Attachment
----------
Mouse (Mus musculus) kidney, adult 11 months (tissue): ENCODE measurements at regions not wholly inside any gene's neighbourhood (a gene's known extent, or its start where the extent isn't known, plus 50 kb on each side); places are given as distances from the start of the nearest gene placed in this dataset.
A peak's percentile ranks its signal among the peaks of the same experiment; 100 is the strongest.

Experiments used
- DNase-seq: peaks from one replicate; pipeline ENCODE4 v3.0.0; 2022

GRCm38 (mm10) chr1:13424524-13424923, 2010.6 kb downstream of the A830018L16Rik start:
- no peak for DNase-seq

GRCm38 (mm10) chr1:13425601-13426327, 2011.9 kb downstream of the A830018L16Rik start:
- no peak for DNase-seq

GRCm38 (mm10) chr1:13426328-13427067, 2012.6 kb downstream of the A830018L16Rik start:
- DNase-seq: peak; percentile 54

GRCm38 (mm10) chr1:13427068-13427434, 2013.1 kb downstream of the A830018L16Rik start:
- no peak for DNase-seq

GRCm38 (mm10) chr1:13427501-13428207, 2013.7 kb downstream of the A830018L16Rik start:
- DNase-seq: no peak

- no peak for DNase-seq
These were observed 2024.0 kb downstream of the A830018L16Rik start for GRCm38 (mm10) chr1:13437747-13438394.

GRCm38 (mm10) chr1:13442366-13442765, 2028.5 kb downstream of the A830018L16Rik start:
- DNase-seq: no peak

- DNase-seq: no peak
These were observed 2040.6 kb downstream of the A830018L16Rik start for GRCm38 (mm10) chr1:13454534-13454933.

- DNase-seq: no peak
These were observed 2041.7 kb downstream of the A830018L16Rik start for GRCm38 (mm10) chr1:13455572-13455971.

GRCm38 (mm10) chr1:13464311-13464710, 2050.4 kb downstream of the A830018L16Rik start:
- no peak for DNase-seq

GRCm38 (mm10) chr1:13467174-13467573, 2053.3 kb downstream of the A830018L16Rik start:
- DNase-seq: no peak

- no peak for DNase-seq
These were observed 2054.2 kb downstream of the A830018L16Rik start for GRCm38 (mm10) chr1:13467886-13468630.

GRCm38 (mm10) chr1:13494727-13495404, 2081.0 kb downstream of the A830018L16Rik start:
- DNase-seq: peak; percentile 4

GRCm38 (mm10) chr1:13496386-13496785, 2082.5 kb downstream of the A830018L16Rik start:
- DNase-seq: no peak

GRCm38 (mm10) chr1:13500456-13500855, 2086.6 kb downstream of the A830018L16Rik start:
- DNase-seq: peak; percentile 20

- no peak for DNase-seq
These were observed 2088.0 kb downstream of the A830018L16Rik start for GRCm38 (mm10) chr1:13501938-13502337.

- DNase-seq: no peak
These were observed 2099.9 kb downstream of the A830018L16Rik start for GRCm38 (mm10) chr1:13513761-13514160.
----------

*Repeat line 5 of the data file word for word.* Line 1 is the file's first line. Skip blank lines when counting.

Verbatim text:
GRCm38 (mm10) chr1:13424524-13424923, 2010.6 kb downstream of the A830018L16Rik start: